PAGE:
KITCHENER -- Internet access in rural areas of Ontario can be spotty, slow and sparse.

That's why an Ariss, Ont. farmer launched his own high-speed broadband service two years ago.

"I wanted to replicate city-grade internet out in the country," says Wireless Farm President Phillip Mullis.

Now he's set to take on a new competitor in the area—one that's backed by the Ontario government.

The province is hiring a private company to expand fibre technology to the area around Ariss.

But Mullis says it's a waste of taxpayer money, since many in his area are already getting high-speed internet from his company.

James Jackson says he switched to Wireless Farm about a month ago.

"He's given me five times what I was getting before for a little bit more than half the price," he says.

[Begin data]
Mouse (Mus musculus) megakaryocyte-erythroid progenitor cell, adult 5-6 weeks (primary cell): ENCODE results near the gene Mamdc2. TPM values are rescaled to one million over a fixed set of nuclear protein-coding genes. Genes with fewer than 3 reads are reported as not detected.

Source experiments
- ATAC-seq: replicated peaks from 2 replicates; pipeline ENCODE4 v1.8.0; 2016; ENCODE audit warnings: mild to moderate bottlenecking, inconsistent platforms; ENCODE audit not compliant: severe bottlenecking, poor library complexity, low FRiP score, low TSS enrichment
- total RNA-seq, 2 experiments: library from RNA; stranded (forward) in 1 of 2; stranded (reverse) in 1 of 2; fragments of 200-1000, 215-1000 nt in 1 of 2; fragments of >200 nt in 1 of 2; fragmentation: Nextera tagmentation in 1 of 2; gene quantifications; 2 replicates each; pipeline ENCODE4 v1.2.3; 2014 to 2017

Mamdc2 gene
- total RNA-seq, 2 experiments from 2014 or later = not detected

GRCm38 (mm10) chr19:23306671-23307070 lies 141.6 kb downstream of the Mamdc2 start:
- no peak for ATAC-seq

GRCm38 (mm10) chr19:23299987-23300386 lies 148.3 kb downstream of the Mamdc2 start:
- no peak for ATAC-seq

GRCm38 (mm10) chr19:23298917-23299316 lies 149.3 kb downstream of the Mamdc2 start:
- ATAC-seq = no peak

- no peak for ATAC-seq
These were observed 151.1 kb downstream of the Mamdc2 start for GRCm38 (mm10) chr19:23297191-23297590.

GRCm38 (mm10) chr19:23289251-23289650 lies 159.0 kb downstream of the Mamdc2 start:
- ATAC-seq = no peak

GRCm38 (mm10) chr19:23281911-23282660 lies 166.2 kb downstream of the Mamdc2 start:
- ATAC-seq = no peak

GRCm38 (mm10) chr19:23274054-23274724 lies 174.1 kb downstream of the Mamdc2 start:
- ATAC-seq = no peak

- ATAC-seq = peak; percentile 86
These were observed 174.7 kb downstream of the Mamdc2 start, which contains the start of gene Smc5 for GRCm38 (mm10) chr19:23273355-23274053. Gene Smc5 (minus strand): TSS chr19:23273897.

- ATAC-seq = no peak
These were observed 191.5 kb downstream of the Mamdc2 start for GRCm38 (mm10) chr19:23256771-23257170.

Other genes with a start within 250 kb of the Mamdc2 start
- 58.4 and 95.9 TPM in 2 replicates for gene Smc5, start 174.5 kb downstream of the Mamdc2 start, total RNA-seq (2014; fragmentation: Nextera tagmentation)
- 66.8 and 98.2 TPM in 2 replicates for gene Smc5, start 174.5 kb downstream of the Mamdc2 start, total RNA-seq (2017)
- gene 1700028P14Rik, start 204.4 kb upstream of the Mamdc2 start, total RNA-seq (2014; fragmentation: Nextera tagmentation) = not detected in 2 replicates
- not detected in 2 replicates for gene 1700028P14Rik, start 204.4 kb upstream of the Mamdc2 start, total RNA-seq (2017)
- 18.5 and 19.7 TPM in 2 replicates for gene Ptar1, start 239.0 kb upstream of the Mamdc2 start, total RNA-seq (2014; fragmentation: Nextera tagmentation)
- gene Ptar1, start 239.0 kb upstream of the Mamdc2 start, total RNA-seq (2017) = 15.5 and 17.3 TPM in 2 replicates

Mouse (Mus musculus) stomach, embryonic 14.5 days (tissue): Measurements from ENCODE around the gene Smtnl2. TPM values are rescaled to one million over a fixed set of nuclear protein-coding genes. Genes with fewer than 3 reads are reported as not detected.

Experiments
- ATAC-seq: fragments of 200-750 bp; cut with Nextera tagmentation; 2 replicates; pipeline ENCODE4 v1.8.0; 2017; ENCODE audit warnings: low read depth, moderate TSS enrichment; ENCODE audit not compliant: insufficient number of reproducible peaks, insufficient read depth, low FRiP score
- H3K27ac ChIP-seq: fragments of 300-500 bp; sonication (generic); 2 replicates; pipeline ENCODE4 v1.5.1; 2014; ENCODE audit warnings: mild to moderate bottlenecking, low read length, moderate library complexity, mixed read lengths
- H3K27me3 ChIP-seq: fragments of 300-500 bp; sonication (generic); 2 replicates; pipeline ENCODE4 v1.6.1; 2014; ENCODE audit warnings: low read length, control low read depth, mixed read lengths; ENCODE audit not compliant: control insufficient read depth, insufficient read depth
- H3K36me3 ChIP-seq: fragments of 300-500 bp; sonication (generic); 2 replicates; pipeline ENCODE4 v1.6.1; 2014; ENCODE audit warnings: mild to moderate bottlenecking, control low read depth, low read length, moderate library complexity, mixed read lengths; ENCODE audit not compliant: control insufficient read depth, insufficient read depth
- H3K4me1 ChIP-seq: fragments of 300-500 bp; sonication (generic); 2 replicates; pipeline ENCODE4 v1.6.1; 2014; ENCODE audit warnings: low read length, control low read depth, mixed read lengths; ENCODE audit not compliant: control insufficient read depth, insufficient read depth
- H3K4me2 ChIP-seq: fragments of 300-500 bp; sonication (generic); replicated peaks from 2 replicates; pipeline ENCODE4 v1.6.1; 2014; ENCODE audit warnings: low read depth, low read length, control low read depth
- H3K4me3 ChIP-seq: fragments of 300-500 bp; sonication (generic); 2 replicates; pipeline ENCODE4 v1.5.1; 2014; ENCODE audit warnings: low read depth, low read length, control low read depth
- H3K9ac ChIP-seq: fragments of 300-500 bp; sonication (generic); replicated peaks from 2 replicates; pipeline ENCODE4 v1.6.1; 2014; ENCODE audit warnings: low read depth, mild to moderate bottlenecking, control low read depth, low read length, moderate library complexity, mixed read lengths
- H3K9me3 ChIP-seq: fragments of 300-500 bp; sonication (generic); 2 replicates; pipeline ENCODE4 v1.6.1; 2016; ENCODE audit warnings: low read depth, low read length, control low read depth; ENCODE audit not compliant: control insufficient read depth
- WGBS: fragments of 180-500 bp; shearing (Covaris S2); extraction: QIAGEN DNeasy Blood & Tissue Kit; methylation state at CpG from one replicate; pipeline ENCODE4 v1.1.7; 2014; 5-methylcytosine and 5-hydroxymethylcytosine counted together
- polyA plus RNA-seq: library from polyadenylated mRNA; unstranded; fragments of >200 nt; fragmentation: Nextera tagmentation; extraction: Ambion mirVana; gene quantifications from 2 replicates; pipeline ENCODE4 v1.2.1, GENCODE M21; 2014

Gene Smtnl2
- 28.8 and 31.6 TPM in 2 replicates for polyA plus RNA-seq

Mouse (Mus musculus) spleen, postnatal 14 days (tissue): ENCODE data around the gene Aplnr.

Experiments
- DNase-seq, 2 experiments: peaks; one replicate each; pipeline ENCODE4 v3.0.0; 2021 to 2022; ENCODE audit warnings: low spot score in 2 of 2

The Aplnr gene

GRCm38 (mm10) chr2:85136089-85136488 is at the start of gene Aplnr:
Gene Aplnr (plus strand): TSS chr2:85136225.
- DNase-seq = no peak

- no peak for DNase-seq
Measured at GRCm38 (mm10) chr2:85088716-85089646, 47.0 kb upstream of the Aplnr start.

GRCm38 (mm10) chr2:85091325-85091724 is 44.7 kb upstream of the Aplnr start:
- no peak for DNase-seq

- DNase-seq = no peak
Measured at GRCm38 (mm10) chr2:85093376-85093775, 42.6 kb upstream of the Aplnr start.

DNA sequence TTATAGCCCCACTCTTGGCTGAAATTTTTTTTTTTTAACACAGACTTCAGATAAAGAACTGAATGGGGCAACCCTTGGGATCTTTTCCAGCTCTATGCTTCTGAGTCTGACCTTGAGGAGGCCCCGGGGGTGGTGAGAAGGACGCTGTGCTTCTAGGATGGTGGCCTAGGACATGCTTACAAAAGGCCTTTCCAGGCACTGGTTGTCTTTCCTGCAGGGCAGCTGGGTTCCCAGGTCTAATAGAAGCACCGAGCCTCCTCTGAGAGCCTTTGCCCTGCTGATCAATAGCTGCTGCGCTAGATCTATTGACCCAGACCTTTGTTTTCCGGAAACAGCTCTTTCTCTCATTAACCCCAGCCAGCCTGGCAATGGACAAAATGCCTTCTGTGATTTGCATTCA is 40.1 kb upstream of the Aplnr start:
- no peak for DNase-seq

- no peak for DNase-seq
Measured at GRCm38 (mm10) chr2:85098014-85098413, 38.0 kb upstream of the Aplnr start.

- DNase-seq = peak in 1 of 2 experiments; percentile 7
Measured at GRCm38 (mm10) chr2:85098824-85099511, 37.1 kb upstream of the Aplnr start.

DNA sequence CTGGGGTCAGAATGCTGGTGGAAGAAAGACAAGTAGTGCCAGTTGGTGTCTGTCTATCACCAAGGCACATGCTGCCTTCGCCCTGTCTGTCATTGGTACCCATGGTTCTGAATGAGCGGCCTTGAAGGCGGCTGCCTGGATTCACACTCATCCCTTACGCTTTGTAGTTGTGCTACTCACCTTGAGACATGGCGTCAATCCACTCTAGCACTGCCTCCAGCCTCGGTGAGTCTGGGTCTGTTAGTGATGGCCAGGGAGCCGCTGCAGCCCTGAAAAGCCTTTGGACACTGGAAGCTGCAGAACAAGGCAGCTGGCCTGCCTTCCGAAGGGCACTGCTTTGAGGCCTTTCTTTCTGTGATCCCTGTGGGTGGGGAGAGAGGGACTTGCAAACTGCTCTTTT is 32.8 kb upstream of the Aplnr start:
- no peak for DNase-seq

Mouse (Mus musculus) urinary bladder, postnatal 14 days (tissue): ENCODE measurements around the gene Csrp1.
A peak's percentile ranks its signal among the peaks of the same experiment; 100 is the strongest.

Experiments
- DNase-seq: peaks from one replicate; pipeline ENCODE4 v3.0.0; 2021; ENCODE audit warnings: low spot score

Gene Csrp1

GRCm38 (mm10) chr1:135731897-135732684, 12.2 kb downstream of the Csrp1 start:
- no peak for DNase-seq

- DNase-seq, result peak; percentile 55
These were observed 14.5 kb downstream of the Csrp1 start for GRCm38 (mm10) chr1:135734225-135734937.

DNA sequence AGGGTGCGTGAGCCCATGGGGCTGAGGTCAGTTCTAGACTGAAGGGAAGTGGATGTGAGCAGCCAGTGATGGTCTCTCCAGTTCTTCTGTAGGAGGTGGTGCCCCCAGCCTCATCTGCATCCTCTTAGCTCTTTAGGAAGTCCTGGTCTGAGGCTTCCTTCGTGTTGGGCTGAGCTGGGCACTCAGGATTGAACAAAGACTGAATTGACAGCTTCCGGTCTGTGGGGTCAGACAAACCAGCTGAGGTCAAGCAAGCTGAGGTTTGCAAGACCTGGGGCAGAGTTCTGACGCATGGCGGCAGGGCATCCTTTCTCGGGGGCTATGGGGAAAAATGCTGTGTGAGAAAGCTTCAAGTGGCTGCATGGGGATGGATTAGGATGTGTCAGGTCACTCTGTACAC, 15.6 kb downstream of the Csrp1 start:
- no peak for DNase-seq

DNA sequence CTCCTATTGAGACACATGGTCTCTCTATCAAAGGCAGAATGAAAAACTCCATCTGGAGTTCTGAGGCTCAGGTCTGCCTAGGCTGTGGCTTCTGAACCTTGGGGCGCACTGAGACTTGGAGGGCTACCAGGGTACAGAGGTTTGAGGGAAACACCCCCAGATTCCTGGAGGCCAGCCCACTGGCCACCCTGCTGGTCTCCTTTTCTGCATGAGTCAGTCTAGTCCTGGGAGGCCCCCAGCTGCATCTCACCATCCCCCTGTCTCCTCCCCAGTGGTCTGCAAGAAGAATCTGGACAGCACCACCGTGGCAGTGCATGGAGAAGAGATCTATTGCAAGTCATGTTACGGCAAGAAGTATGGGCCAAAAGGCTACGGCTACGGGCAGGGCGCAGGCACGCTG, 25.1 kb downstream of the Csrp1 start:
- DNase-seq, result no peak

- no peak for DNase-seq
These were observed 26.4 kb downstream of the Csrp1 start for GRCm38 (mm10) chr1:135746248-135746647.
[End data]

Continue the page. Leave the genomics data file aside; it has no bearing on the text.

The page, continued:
Mullis says he met with the South Western Integrated Fibre Technology (SWIFT) project in October to show off the rural network he's building.

"I wanted to replicate city-grade internet out in the country,"

He says it doesn't make sense for the government to step in now.

But a statement from SWIFT says otherwise.

"Ultimately, Mr. Mullis was unable to demonstrate with any degree of certainty that he would be successful in this endeavour," a statement from the project says.

SWIFT has since accepted a proposal that would provide service in Ariss, Ponsonby and Inverhaugh.

Wireless Farm is continuing to expand their fibre optic services to rural areas. That work is expected to be done by spring.